After several years of coronavirus turmoil, a popular Inuvik restaurant is going on a hiring spree.
“We’re currently working on a large recruitment drive for the summer so we can open back up all of our services and get back into the market,” said Marcus Clarke, director of digital customer experience for the Highway Restaurant.
The restaurant is looking to fill eight positions, including servers, cashiers, bartenders and dishwashers, as it prepares to resume indoor dining thanks to the easing of pandemic-related restrictions, he said.
Students looking to earn extra income for their next semester are encouraged to apply, he said, in addition to anyone with a “passion” for the food and beverage industry.
“Our ideal candidate is anyone who’s energetic, excited and has a passion for customer service because that’s a big part of what we do,” said Clarke. “We’re looking for folks who really want be part of the Highway Restaurant team.”
Located in the Mackenzie Hotel, the Highway Restaurant opened in 2019, “so this is our first real summer without Covid,” he said.
After about two years of pandemic restrictions, Clarke said the business is looking to rebound.
“For us, it hopefully means a full hotel, which means a really busy day, every day,” he said.
Once a bustling spot where locals and tourists alike could socialize while enjoying a selection of tasty foods, the restaurant had to pivot its business model to cope with the pandemic.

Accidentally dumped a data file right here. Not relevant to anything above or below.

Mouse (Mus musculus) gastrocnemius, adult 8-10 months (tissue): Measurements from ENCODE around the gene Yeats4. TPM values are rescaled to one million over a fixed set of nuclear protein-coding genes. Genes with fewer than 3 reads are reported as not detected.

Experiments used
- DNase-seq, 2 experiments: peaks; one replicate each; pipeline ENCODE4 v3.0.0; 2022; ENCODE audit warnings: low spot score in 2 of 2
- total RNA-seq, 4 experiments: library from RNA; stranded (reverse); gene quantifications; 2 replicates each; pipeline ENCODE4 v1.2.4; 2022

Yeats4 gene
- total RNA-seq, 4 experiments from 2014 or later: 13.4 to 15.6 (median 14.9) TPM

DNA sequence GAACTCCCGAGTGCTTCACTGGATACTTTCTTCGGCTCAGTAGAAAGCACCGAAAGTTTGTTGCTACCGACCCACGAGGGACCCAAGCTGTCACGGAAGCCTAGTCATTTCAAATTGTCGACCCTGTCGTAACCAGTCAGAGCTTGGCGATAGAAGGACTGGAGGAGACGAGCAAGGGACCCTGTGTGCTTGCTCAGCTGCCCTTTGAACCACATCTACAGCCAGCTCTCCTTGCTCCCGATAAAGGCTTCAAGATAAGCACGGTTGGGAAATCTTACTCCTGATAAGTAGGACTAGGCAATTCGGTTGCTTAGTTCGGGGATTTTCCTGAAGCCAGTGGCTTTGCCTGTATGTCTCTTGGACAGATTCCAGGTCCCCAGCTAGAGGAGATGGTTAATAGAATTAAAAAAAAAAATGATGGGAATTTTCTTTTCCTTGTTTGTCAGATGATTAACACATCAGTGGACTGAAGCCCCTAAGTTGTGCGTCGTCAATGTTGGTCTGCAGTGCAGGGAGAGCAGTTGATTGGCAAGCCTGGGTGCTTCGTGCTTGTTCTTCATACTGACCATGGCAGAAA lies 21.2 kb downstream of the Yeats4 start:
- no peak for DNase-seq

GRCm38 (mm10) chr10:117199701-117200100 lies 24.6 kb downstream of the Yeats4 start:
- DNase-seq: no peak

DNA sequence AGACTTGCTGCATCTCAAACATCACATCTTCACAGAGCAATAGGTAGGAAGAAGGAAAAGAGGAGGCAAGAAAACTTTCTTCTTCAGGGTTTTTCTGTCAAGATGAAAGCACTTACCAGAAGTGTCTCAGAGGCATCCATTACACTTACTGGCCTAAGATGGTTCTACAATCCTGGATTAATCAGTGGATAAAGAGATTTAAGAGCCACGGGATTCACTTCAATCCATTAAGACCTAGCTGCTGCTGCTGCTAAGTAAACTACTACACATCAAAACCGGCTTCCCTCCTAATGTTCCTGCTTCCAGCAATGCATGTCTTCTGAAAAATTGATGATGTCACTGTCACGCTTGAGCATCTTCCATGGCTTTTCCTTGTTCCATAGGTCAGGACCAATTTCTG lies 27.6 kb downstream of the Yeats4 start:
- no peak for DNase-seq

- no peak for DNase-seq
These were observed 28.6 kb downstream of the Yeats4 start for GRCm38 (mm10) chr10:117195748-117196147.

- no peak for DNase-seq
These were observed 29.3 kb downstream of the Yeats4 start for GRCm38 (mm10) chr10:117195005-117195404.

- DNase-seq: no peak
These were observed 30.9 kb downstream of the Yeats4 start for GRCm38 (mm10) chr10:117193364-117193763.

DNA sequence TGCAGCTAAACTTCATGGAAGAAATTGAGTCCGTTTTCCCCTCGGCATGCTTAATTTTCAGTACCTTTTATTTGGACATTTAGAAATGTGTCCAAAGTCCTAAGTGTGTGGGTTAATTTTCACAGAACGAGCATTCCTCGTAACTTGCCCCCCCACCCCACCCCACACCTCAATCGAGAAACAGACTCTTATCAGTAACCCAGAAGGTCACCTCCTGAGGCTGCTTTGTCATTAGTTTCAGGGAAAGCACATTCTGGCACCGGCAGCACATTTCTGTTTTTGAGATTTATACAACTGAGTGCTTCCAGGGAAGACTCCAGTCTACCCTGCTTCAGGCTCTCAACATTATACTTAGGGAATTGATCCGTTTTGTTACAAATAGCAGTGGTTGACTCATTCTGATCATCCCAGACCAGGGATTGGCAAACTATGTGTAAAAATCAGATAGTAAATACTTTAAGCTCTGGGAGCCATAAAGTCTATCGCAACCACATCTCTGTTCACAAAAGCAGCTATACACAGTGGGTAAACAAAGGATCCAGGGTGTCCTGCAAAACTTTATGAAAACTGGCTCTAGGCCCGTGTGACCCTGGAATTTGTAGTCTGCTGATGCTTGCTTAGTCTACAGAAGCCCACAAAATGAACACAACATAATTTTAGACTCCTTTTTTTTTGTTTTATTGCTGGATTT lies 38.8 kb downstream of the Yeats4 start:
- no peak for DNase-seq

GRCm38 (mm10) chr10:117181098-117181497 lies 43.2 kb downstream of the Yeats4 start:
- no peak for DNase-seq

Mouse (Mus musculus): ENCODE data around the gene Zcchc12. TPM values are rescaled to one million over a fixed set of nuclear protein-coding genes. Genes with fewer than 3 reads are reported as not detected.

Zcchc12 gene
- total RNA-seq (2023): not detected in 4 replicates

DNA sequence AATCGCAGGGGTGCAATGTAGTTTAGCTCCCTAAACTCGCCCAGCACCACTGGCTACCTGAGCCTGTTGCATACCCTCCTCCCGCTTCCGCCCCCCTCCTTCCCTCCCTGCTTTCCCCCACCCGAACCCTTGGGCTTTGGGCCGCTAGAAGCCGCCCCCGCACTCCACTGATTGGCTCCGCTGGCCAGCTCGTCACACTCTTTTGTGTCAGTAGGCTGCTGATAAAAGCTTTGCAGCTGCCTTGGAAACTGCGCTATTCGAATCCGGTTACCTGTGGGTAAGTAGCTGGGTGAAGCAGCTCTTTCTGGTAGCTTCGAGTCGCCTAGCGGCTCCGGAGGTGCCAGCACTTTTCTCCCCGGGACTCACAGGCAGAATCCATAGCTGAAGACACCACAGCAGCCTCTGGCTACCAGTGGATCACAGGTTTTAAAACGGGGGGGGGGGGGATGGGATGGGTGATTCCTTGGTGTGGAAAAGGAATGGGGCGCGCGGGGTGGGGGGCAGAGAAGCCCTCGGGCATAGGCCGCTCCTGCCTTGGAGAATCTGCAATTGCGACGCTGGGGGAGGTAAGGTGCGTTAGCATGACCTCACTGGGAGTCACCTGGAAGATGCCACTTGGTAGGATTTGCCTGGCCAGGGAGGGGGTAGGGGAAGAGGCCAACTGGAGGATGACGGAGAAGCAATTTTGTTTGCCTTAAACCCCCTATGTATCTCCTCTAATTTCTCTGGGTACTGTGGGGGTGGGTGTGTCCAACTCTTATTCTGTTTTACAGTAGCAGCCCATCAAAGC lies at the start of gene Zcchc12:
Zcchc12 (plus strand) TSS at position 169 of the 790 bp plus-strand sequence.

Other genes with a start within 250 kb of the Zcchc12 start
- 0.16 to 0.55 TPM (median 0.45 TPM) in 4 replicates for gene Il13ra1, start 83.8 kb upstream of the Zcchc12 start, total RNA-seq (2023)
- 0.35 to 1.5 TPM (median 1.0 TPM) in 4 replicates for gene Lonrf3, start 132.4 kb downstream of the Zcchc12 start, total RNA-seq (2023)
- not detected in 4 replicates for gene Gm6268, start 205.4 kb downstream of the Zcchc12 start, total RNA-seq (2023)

In addition to offering takeout, it provided catering services for isolation centres during the early days of the crisis, which “allowed us to keep a lot of staff, during an unprecedented situation,” said Clarke.
“We’ve been making do for two years now,” he continued. “We feel that it’s time to get back into action.”
Once the restaurant finds enough workers, there are plans to reopen its dining room, bar and lunch service, he said.
“We’re hoping to integrate ourselves back into everyone’s day,” said Clarke. “We’re looking to learn a lot and grow a lot during the summer and really see what the tourism market has to offer for us and what we can do for the community.”
The Highway Restaurant’s menu – which is only available via takeout until the staffing shortage is addressed – offers “a little bit of everything,” he said.
“We do recipes with bannock. We’ve got a bison burger on the menu full-time. We’ve got Arctic char and the cooks are really inspired by northern foods and northern cuisine,” he said. “We try and use the freshest ingredients, and splurge on Atlantic Canadian lobster tails during the season for some signature dishes.”
Though the restaurant is “100 percent family friendly” and does not serve alcohol, Shivers Lounge, which is also based in the Mackenzie Hotel, serves a similar menu in addition to a selection of alcoholic beverages, he said.
“We’ve got some extra pub classics over there,” said Clarke. “And of course, it is a full bar. It’s a different atmosphere in Shivers. We try to go for a little bit of a cross between a casual lounge and a sports bar.”
Both Shivers Lounge and the Highway Restaurant are owned by Paul Clarke, a longtime northerner, caterer and Red Seal chef, who decided to open his own eatery— “and that’s how the Highway Restaurant was born,” he said.
Just exaggerating a bit nnsl ” After several years of coronavirus turmoil ”